REUTERS | Dominic Ebenbichler

One of the recurring themes on this blog is looking at what happens in arbitration and drawing parallels with what happens in adjudication. It is something that really interests me as I act as both adjudicator and arbitrator.

This week is no different and I am looking at the judgment in Fehn Schiffahrts GmbH & Co KG v Romani SPA, where the Commercial Court allowed an appeal on a point of law under section 69 of the Arbitration Act 1996 and remitted the award back to the three-person tribunal. Continue reading

REUTERS | Shutterstock

In the wake of the Carillion insolvency, many sub-contractors are likely to be investigating their rights to terminate their contracts with a now defunct main contractor. Looking for a clean break, they may be tempted by the explicit termination rights that standard form building contracts often contain, and that may be deployed in the event of main contractor insolvency.

On the surface, terminating appears as simple as writing to the liquidator citing the relevant provision, and declaring the contract to be at an end. However, a potential trap awaits the unwary. Unwitting sub-contractors may inadvertently forfeit any right to claim loss of bargain damages, that is, the loss of profits that would have been made had the contract carried through to completion. This is potentially a highly lucrative right, particularly if the sub-contractor is at the start of a multi-year project that was expected to generate significant future earnings.

This result arises from the case of Phones 4U Ltd (in administration) v EE Ltd Continue reading

REUTERS | Amir Cohen

Valuing a contractor’s work on a complex project is rarely an easy task. During the works, parties to a construction contract commonly devote significant resources to ensuring that the work is properly valued. These valuations are often carried out by people with close knowledge of the project, and under the NEC form of contract certified by an impartial project manager.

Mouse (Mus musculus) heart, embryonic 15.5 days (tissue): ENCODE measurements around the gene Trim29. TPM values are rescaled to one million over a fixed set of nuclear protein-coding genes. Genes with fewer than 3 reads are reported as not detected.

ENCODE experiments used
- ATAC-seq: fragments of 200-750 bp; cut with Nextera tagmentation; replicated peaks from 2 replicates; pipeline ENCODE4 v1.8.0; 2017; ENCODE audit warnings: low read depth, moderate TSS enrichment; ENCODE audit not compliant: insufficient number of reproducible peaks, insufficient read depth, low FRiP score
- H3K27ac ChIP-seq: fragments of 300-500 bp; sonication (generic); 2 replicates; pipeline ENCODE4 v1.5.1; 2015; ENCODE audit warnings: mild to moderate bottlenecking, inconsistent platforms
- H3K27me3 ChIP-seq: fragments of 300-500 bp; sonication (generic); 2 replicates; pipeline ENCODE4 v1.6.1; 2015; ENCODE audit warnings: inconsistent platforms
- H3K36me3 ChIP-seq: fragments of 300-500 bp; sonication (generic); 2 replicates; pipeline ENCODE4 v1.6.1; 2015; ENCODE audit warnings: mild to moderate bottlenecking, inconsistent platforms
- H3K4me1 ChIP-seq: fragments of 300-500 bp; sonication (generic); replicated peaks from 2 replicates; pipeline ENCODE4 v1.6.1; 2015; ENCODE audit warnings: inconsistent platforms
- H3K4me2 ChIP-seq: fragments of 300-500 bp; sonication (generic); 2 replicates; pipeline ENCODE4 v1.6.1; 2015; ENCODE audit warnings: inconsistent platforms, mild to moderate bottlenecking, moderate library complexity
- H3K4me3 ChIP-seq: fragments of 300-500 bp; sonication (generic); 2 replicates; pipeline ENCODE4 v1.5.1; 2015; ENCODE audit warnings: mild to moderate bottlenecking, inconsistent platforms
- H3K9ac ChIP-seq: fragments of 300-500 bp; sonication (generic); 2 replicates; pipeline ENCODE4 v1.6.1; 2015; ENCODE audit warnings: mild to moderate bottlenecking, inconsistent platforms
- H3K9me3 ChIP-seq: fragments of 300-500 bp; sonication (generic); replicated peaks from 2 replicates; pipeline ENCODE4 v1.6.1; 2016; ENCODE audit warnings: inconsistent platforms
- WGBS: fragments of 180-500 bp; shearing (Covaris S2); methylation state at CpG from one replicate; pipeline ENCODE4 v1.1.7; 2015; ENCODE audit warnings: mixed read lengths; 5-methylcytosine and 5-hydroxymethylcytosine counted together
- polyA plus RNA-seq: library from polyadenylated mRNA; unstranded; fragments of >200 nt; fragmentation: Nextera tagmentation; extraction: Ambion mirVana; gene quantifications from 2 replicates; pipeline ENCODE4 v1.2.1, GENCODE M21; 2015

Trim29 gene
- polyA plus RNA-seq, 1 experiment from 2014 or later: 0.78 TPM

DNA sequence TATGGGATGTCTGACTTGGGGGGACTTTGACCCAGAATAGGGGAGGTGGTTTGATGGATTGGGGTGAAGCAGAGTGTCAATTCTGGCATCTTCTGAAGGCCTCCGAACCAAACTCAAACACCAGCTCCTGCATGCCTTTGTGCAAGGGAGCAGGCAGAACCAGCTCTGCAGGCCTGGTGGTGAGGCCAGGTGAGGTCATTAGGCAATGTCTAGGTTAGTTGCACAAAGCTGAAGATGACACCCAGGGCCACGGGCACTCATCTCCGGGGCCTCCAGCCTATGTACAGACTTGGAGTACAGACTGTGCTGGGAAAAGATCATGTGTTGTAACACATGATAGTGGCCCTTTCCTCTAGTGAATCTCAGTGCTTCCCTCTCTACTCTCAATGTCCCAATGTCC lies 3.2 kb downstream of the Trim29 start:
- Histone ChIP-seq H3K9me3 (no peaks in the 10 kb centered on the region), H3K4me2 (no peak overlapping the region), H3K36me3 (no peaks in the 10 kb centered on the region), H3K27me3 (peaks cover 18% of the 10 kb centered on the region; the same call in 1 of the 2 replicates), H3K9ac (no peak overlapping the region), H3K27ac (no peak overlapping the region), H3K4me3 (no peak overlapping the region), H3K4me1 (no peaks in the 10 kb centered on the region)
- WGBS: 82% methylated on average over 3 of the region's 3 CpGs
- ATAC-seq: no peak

Given those efforts, can interim assessments and agreed valuations made during the course of the works be re-assessed and re-valued subsequently by the courts? If so, then what evidential weight should be given to these interim assessments and agreements when carrying out a subsequent valuation? Fraser J considered both of these questions in the quantum judgment in Imperial Chemical Industries Ltd v Merit Merrell Technology Ltd. Continue reading

REUTERS | Tim Wimborne

Last summer I wrote about Fraser J’s “89-page opus” in Imperial Chemical Industries Ltd v Merit Merrell Technology Ltd (or ICI v MMT). This week, my attention turns to his latest 95-page opus between the same parties. Last year the judgment was all about liability (which MMT won). This time, it was all about the numbers (which MMT won again). Jonathan also looked at the expert evidence points last time around, and may well do so again given some of the choice remarks, particularly about ICI’s quantum experts!

The judgment raises some interesting points, not least one of Fraser J’s final remarks (which you may notice I’ve borrowed for my title):

“This litigation also stands as something of an advertisement for adjudication.” Continue reading

REUTERS | Thomas White

Don’t wind me up

In Victory House General Partner Ltd, Re A company, Morgan J dismissed a petition to wind up Victory House, the employer under a building contract with RGB P&C Ltd, following its failure to pay a sum due to RGB pursuant to an adjudicator’s decision.

The case is the most recent of a number of authorities that make clear that it will only be in relatively rare circumstances that the presentation of a winding up petition will represent the most appropriate way to enforce an adjudicator’s decision. Continue reading

REUTERS | Toby Melville